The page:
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Court system expands virtual operations and opens up problem-solving courts

May 7, 2020 Rob Abruzzese
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The New York State court system has conducted conferences or court proceedings in more than 25,000 cases through virtual and teleconference hearings over the last two months, and on Monday it took another big step toward returning to normalcy as it opened up even more virtual court proceedings.

It’s the first big expansion of court services since April 13, when, for the first time since the court closure in March, it began hearing non-essential matters.

Chief Administrative Judge Lawrence Marks said that the court system has rolled out virtual operations in a “deliberate and methodical fashion” in order to ensure cases are being handled properly and fairly so that judges, lawyers and litigants understand the new normal and have access to justice.

“By any measure, this approach has been highly successful,” Chief Administrative Judge Marks said. “Since April 13, our trial judges have conducted conferences or other court proceedings in over 25,000 cases. Fully one-third of those cases have been settled or otherwise disposed.

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“We can all rightfully be proud of these achievements,” Marks continued. “And as we continue our successful transition to virtual court proceedings, we can again take further steps to increase access to justice and expand judicial services.”

On Monday, the court expanded its motion practice. New motions, responsive papers to previously filed motions and other applications, including post-judgement applications, may now be filed electronically in pending cases through the NYSCEF e-filing system or through a new electronic document delivery system when e-filing is unavailable.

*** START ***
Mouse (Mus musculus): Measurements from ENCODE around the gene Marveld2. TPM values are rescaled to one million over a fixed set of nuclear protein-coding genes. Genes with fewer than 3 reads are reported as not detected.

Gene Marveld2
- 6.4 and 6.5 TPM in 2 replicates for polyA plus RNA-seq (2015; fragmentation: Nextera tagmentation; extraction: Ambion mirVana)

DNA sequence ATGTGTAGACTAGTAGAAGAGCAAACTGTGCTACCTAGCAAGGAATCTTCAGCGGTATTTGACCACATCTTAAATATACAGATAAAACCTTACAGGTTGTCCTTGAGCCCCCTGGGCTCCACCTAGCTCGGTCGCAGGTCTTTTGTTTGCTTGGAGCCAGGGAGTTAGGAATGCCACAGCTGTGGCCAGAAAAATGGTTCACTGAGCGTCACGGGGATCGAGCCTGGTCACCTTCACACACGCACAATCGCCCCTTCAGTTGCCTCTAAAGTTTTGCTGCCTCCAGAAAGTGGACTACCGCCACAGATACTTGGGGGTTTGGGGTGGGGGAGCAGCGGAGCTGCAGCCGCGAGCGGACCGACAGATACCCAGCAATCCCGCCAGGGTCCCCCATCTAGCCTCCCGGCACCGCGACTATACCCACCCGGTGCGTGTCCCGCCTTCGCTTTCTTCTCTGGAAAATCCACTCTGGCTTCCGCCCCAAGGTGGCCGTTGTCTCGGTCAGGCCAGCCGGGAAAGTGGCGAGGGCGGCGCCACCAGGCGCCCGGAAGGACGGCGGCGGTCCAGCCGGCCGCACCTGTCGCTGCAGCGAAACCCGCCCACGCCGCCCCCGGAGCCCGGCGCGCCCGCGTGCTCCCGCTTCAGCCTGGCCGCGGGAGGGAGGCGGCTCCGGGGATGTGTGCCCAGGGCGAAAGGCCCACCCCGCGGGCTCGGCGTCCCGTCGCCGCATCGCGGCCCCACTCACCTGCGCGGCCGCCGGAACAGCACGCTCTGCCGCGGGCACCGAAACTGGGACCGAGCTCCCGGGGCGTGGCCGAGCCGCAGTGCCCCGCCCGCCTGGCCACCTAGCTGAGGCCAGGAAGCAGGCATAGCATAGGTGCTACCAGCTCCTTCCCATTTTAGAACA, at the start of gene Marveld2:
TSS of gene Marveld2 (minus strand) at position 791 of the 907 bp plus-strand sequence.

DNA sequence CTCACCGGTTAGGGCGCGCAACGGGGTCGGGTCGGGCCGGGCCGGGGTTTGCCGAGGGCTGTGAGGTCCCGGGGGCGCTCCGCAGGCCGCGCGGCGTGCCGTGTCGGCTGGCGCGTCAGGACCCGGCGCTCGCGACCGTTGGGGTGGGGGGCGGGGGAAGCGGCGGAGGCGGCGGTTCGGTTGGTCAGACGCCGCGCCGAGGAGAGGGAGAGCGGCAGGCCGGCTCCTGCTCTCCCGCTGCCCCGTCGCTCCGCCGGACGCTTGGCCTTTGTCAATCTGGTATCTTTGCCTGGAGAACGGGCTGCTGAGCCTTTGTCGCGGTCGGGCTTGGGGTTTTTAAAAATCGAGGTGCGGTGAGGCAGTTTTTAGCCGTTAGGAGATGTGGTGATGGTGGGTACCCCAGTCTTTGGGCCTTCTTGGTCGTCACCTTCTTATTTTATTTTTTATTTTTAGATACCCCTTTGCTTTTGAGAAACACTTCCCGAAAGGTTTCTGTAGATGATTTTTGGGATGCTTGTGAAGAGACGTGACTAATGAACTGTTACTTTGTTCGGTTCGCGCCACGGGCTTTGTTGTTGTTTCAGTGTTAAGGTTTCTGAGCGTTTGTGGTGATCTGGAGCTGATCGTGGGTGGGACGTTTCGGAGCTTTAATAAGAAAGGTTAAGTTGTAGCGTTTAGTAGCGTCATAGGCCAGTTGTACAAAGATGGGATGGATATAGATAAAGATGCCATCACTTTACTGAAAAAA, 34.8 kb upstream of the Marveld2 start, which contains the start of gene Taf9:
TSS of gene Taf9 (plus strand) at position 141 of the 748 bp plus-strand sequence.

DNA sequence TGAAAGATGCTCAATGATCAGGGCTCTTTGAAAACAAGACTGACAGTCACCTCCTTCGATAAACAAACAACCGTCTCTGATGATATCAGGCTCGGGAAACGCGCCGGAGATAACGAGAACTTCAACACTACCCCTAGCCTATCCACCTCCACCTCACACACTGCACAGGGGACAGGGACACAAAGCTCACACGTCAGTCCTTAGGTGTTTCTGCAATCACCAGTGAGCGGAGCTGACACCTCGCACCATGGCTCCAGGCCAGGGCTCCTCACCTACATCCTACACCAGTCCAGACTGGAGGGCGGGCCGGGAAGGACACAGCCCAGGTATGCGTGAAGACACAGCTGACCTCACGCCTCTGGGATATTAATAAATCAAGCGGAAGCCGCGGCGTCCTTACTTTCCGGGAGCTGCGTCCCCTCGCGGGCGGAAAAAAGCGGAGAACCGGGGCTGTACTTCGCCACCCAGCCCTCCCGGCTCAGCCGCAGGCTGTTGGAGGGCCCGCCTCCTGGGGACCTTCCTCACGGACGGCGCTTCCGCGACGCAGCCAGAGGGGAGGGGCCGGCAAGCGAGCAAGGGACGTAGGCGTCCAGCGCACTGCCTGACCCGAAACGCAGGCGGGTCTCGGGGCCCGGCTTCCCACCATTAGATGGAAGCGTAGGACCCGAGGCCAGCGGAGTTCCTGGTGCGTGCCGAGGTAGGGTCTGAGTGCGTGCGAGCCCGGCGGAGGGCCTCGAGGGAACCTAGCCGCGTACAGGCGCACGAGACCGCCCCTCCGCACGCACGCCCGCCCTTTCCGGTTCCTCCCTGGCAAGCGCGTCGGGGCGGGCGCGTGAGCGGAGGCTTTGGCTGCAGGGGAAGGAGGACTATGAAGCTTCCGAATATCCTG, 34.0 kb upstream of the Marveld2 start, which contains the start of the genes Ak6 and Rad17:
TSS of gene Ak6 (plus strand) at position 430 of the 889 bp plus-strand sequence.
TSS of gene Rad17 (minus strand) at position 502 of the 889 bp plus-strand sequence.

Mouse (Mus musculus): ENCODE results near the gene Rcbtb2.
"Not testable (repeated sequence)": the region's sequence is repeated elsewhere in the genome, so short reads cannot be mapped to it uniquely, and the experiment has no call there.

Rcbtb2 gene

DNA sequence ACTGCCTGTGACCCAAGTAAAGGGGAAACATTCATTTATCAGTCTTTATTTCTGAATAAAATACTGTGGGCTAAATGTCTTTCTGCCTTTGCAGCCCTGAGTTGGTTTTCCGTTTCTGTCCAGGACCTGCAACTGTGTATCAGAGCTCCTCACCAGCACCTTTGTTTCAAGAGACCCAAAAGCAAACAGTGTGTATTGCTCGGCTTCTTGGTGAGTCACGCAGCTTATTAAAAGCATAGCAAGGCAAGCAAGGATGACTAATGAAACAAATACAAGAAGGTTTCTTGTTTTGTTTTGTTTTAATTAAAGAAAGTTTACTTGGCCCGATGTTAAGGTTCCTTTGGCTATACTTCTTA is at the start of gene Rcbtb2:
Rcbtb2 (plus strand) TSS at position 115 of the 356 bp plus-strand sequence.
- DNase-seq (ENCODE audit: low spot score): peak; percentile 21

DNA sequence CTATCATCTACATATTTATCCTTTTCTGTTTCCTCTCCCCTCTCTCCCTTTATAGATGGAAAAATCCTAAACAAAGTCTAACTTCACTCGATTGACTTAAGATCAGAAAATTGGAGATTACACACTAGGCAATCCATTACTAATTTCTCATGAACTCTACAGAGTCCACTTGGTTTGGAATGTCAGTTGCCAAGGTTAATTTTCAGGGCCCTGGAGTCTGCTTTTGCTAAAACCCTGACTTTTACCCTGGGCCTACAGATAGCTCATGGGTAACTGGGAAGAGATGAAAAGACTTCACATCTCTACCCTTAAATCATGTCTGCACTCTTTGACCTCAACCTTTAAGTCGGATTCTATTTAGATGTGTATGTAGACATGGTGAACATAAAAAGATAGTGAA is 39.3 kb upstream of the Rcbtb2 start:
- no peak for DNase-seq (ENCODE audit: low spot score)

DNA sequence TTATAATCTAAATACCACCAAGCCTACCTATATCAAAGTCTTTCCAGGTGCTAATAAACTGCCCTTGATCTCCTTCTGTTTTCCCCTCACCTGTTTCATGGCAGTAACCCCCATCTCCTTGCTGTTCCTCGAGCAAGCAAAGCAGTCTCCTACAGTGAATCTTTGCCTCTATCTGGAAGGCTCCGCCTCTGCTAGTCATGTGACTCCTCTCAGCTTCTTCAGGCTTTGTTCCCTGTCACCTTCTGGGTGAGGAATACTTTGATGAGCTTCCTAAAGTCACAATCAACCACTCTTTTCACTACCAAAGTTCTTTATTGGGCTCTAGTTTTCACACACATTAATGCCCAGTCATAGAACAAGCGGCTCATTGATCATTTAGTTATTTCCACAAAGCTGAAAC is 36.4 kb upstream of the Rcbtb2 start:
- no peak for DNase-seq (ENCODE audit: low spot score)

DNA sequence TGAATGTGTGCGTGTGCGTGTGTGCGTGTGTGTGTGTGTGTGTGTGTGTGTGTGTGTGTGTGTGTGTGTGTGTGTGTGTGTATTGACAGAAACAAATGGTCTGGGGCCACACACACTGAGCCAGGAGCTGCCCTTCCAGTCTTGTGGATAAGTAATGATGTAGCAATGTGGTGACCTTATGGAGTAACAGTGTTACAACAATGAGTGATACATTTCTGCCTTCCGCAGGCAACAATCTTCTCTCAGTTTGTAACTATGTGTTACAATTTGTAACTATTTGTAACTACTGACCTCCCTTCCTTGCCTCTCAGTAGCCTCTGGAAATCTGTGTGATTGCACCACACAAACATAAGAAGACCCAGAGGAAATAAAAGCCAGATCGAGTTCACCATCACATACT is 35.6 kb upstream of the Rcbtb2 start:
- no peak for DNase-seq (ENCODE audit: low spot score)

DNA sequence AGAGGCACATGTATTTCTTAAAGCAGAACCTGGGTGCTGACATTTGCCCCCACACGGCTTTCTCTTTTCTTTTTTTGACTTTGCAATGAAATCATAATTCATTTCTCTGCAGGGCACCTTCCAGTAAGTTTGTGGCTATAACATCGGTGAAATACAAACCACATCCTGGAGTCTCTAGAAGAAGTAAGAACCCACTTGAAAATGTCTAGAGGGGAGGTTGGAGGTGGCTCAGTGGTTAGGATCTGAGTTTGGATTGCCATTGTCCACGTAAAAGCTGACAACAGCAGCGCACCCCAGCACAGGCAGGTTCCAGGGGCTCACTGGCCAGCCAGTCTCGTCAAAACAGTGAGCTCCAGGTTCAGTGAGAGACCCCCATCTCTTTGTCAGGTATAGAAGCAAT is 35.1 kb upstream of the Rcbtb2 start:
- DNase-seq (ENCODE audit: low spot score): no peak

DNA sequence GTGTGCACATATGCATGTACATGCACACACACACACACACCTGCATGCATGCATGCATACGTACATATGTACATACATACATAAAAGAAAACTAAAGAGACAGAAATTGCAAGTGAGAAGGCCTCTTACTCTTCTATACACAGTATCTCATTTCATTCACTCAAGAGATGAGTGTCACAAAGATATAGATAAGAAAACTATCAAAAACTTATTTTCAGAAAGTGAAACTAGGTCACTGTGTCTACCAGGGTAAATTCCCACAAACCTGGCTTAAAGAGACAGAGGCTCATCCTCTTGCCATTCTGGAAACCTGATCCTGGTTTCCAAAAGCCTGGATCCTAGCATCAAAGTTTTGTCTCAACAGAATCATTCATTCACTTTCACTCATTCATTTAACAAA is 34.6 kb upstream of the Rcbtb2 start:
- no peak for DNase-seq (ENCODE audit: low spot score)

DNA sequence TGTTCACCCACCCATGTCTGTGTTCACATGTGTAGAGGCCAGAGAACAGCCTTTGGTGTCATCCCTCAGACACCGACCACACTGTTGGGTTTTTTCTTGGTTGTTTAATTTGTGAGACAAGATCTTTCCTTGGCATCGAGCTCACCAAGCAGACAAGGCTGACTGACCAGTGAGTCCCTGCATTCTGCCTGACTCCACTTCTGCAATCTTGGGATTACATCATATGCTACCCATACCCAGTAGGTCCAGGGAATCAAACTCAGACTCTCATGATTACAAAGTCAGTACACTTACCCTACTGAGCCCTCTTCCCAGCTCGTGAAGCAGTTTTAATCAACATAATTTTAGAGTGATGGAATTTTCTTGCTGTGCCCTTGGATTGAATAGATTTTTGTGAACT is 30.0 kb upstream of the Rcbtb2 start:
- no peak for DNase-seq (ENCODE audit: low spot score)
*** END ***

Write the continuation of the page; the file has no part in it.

The problem-solving courts, such as the Brooklyn Mental Health Court and the Brooklyn Treatment Court, may now conduct virtual court conferences with counsel, court staff and service providers.

Alternative dispute resolution is also back on the table for judges to refer matters to, including to neutrals on court-established panels, community dispute resolution centers and ADR-dedicated court staff.

Appeals may now be filed electronically, either through NYSCEF or the new document delivery system.

The court still is not taking on new cases. When that finally happens, many attorneys expect a rush to file, so Chief Administrative Judge Marks said that currently the focus is on judges getting rid of their backlogs so that they can operate most efficiently when that rush eventually occurs.

“If we can eliminate the current backlog of undecided matters, we will be in a far better position to absorb what promises to be a surge of new litigation once the court system returns to more normal operations,” Marks said.

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